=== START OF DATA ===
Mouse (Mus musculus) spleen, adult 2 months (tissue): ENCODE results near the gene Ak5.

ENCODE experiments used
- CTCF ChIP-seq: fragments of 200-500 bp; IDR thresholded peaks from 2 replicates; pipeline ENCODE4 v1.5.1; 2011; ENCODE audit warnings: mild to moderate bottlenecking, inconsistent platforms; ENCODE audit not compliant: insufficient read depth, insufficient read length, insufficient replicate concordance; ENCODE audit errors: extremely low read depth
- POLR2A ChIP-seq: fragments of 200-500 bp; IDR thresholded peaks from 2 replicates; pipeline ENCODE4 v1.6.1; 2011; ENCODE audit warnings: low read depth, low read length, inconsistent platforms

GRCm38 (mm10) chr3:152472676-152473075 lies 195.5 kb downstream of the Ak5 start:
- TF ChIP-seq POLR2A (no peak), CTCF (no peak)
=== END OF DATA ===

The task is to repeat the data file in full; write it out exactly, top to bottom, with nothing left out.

Mouse (Mus musculus) spleen, adult 2 months (tissue): ENCODE results near the gene Ak5.

ENCODE experiments used
- CTCF ChIP-seq: fragments of 200-500 bp; IDR thresholded peaks from 2 replicates; pipeline ENCODE4 v1.5.1; 2011; ENCODE audit warnings: mild to moderate bottlenecking, inconsistent platforms; ENCODE audit not compliant: insufficient read depth, insufficient read length, insufficient replicate concordance; ENCODE audit errors: extremely low read depth
- POLR2A ChIP-seq: fragments of 200-500 bp; IDR thresholded peaks from 2 replicates; pipeline ENCODE4 v1.6.1; 2011; ENCODE audit warnings: low read depth, low read length, inconsistent platforms

GRCm38 (mm10) chr3:152472676-152473075 lies 195.5 kb downstream of the Ak5 start:
- TF ChIP-seq POLR2A (no peak), CTCF (no peak)